- The Washington Times - Sunday, September 30, 2007

The company awarded a $25.4 million government contract for transportation services around the capital is not licensed to operate in the D.C. area — which should make it ineligible for the work.

Transcom Inc. of Germantown received the largest of three contracts from the Department of Homeland Security, but it has no license from the Washington Metropolitan Area Transit Commission and has been fined for operating without one, according to legal documents and a letter from a Republican lawmaker.

Affidavits from two employees reviewed by United Press International also claim the company is not paying its staff in line with federal contract requirements.

Another company awarded a $3.9 million contract, U.S. Trans Logistics Inc., “has a prior history of poor performance as a government contractor, and was recently replaced on a contract to provide similar services to the State Department,” Rep. Roscoe G. Bartlett, Maryland Republican, wrote in a letter to Homeland Security Secretary Michael Chertoff.

Neither company responded to requests for comment.

The previous contractor, Alexandria-based Shirlington Limousine and Taxi, was the only qualified bidder for the job in 2004. The contract was part of the Historically Under-utilized Business Zone, or Hub Zone, program, which provides federal contracting opportunities for small businesses in economically disadvantaged neighborhoods.

Shirlington ran shuttle bus services between office sites in the D.C. area where Homeland Security staff worked, and provided drivers for the sedans used by senior officials. The contract eventually grew to a $4 million-a-year business.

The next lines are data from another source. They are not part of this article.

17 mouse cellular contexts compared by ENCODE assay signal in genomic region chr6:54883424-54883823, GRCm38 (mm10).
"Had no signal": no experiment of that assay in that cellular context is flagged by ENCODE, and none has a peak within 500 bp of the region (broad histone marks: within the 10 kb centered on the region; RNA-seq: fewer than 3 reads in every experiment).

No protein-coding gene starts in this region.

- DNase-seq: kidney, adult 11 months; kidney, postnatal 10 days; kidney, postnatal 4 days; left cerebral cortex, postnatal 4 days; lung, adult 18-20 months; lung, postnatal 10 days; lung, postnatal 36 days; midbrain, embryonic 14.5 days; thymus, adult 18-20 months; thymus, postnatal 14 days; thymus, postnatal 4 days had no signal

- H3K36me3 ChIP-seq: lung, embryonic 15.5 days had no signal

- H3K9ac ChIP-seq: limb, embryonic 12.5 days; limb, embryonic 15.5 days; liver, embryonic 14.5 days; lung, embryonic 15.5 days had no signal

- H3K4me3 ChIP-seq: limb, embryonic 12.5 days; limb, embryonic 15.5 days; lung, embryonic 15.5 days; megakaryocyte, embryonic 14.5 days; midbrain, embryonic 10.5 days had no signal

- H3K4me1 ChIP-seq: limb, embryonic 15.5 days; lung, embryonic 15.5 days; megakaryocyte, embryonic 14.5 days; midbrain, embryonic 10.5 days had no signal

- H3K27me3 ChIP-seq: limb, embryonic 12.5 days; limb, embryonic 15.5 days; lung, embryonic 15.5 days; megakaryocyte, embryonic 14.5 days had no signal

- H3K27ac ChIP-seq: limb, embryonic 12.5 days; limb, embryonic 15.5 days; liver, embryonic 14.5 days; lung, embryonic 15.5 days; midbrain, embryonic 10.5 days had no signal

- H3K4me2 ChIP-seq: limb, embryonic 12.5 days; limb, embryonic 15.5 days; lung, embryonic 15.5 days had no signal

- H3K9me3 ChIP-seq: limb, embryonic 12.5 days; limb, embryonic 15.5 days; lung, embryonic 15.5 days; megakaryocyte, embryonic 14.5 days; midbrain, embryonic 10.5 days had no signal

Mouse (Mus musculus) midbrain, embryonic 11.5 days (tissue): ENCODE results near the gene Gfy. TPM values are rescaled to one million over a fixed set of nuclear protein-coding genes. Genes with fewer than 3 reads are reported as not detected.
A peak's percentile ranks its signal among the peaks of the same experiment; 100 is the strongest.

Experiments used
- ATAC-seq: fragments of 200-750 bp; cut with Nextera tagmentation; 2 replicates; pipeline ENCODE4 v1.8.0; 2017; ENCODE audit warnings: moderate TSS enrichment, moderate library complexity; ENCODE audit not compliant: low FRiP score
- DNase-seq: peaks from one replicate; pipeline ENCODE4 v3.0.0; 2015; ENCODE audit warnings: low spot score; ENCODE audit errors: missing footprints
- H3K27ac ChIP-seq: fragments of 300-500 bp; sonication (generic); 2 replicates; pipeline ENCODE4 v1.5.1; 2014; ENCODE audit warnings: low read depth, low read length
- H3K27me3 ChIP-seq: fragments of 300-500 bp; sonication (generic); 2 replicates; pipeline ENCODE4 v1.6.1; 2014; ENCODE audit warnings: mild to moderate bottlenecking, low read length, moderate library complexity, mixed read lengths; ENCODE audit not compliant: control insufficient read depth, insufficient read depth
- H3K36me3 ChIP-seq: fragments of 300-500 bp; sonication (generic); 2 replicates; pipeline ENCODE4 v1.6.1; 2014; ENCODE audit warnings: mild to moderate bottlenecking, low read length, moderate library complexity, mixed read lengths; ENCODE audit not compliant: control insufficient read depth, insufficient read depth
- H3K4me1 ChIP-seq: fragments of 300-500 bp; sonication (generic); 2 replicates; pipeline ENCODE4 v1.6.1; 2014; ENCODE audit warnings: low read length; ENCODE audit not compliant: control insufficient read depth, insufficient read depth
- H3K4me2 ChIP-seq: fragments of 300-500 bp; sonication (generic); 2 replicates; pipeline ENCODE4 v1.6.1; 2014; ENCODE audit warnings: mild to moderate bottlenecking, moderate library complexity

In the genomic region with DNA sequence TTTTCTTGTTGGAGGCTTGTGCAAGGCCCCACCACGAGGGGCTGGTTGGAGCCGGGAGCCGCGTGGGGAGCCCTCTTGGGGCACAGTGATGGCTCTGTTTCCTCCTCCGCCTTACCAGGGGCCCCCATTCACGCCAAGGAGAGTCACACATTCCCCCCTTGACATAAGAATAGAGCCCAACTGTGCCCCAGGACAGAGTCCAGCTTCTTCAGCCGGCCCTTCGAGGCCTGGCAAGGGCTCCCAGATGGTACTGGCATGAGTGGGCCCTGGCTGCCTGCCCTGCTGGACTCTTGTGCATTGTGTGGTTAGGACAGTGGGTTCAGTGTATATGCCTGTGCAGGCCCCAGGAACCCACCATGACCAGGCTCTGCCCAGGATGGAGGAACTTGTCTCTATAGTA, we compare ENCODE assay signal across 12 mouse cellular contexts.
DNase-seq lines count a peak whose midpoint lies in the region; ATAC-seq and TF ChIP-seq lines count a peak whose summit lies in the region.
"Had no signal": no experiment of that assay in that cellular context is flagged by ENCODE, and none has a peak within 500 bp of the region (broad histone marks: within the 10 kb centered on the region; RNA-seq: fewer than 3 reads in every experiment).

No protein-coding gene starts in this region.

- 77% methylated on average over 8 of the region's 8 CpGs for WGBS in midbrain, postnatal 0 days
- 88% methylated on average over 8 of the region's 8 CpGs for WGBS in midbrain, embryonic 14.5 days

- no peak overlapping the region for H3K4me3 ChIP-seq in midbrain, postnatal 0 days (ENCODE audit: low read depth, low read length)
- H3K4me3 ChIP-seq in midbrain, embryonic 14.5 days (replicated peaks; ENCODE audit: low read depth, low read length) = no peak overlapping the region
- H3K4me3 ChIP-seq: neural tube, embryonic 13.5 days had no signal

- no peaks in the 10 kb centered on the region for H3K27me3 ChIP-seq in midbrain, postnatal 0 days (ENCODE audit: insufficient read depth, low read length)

But Shirlington, and its owner Chris Baker, came under scrutiny in April 2006 after the firm was reported to have driven prostitutes to parties thrown by corrupt defense contractors.

The contract was rebid in a revised form this year after hearings by the House Homeland Security Committee, which criticized the department’s procurement staff and procedures. Shirlington entered a bid, which was disqualified, and it lost the contract to Transcom, U.S. Trans Logistics, and a third company, RHG Group Inc.

House Homeland Security Chairman Rep. Bennie Thompson, criticized the department for its bidding process.

“This committee has repeatedly told the department that it must conduct due diligence,” the Mississippi Democrat told UPI. If officials “unwittingly awarded a contract to a company that was fired for a history of documented poor performance or knowingly awarded a contract to such a company, the department has once again failed to ask the right questions and wait for the correct answers.”

However, a spokesman from the department said it followed the correct procedures in awarding the bids.

“We considered all of the appropriate factors in our evaluation and found no reason that would preclude the award of the contracts,” spokesman Larry Orluskie said.

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